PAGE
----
The Big Promise of Little
by Ed Stephens Jr.
Private Pilot magazine, February, 2004
Will you ever put jet time in your logbook? My guess is yes. It may be in
the PIC column, or it may be tallied in dual received. But never mind the
logs, a lot of folks would be happy with some jet time in the photo album.
So letís separate the hype from the genuine promise of personal jets.
The hype crested last year. Every guy who had a 40-piece socket set and a
can of zinc chromate was sending out brochures about his New, Pioneering
personal jet. It was always an Innovative Breakthrough, In
Development, a flying version of the family sedan that would be cheaper
than free and faster than light.
But most of the weaker acts have since folded their tents. A few genuine
contenders remain. I recently met with two such contenders, industry goliath
Cessna, and scrappy neophyte Eclipse Aviation, to discuss their progress.
Both firms aspire to certify their single-pilot personal jets in 2006.
Cessnaís Mustang, a six-seater, is listing for $2.3 million and will be the
runt of the Citation litter. There is no doubt in my mind that this jet will
see FAA certification and production. It is, after all, a Citation.
My latest ride is the Citation V, in which Iím type rated, and Iím
impressed with this machine in specific, and with Citations in general.
But $2.3 million for the Mustang is still a lot of coin. Thatís not
within the reach of your average Mom ní Pop flight school. Maw and Paw need
revolution, not evolution, for that. Enter Eclipse Aviation.
The Eclipse 500, which is flying in test configuration, aims to hit the
sub-million dollar mark, with a price of $950,000. With six seats, or five
if you want to free up some space, itís a cute little feller, for sure,
smaller then Cessnaís Mustang. This is a true micro jet, not just a small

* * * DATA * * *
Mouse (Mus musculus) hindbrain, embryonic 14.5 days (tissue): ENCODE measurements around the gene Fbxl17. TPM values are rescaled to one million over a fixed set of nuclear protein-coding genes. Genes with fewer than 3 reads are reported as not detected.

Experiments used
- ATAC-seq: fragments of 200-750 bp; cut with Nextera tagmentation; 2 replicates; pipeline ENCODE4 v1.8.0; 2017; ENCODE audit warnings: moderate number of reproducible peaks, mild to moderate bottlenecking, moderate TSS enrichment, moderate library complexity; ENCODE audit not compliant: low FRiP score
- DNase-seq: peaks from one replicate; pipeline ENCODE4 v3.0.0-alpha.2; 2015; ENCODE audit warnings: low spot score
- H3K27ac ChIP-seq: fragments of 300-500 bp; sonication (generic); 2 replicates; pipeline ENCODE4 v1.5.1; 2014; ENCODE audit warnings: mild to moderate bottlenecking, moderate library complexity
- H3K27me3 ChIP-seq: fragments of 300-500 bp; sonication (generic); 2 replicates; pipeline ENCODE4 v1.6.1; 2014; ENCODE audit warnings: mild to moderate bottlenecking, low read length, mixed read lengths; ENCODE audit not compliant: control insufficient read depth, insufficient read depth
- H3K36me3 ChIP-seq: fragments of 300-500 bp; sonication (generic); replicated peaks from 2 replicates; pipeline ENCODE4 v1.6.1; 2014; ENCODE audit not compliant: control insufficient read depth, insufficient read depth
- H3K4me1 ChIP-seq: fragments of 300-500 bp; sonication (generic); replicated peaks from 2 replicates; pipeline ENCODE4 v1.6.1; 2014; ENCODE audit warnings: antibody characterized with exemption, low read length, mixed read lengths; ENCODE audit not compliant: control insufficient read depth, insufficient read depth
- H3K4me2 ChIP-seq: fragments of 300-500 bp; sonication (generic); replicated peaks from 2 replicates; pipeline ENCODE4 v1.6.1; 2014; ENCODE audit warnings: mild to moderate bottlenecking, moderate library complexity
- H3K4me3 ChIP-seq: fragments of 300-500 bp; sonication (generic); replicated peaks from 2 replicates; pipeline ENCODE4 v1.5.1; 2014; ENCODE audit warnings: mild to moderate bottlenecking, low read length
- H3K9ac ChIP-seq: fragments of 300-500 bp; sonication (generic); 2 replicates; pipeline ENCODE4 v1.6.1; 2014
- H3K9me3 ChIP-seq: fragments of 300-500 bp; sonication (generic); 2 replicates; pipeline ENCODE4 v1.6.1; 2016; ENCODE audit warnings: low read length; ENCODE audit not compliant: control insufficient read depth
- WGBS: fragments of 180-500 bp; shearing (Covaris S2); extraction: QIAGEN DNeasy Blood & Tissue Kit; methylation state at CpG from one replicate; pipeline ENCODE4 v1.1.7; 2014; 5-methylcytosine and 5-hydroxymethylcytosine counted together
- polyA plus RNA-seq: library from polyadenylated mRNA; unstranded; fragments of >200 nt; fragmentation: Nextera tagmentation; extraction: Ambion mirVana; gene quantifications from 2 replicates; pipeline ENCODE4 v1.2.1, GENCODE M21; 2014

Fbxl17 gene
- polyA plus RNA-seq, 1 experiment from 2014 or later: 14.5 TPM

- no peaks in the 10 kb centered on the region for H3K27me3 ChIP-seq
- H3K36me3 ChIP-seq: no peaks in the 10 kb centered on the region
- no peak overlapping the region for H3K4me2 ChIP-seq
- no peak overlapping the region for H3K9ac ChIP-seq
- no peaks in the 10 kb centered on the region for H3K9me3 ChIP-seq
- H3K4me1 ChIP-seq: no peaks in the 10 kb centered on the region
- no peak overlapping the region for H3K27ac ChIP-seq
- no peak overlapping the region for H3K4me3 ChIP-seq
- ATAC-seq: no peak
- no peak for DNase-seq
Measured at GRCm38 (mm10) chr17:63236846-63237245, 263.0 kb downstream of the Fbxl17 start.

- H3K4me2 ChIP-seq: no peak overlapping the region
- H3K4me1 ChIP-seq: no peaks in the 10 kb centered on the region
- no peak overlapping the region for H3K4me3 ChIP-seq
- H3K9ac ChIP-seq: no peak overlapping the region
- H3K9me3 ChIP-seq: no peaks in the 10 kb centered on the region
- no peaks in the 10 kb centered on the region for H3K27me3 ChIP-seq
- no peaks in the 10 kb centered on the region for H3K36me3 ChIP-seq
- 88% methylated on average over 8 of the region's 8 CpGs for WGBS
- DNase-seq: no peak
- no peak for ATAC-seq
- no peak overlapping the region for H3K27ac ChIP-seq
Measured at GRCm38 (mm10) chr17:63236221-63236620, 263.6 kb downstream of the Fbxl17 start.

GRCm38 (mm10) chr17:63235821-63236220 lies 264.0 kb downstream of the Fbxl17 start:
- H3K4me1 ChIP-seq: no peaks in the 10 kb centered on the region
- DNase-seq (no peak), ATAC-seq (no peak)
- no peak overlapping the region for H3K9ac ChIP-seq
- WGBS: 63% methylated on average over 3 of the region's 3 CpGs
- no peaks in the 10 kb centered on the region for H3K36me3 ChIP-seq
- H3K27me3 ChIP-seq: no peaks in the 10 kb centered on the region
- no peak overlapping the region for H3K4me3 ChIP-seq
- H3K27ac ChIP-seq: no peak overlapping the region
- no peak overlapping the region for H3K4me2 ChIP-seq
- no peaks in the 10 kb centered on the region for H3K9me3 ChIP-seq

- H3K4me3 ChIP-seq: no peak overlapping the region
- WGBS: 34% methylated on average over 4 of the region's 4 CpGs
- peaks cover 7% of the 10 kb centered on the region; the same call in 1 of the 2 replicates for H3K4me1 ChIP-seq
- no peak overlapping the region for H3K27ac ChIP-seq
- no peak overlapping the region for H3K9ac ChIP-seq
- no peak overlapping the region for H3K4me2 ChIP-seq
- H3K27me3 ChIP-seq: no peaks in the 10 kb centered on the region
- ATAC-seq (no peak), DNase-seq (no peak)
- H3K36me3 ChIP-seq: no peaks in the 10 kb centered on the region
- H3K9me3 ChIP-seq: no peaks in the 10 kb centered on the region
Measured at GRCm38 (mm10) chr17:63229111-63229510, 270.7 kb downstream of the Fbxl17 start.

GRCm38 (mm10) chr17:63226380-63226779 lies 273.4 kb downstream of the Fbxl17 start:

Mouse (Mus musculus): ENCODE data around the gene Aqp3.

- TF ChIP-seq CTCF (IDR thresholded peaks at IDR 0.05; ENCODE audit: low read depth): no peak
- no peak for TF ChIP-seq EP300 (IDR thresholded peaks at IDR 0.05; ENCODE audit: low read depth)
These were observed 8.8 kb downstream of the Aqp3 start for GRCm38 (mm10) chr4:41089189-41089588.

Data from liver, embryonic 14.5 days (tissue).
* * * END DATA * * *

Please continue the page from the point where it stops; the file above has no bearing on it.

jet. Eclipse claims to have over 2,100 firm orders for this craft.
There is a market for this product. Can they really deliver the product
to the market?
Hopefully so, because this is where things get interesting. True, the
million dollar neighborhood means that slobs like me canít buy one. But
slobs like me could eventually rent one, at least if the buddies chip in for
the trip. Iíll shoot from the hip and guess that prices like $700 an hour,
wet, might prevail once used Eclipse 500s hit the streets. Perhaps there
will be a cadre of experienced "ride along" professional pilots who
accompany new renter pilots as the renters build pilot-in-command time to
satisfy their insurance. Aviation is famously, or notoriously, resourceful
in situations like this.
Some instrument-rated private pilots are already earning type ratings in
jets. Imagine the scenario if something like the Eclipse was around. Or
picture a market for any pilot who wants to trade a few C-notes for an
introductory jet lesson just for kicks. Why not?
Still, jets are tools, not toys. They are instrument platforms that only
have economical fuel burns at high (typically in the thirty thousands)
altitudes. Recall that 18,000 feet and above is Class A airspace, hence, IFR.
Jets are point A to point B transportation, not sight-seeing go-carts. The
vast gulf between instrument flying and visual flying is not going to get
bridged by micro jets.
The ticket to jet jock status, then, might get cheaper, but an instrument
rating will still be the real price of admission if you want to call
yourself "captain." If youíre looking for an excuse to start your instrument
training, you may have just found one.
2004 Ed Stephens Jr.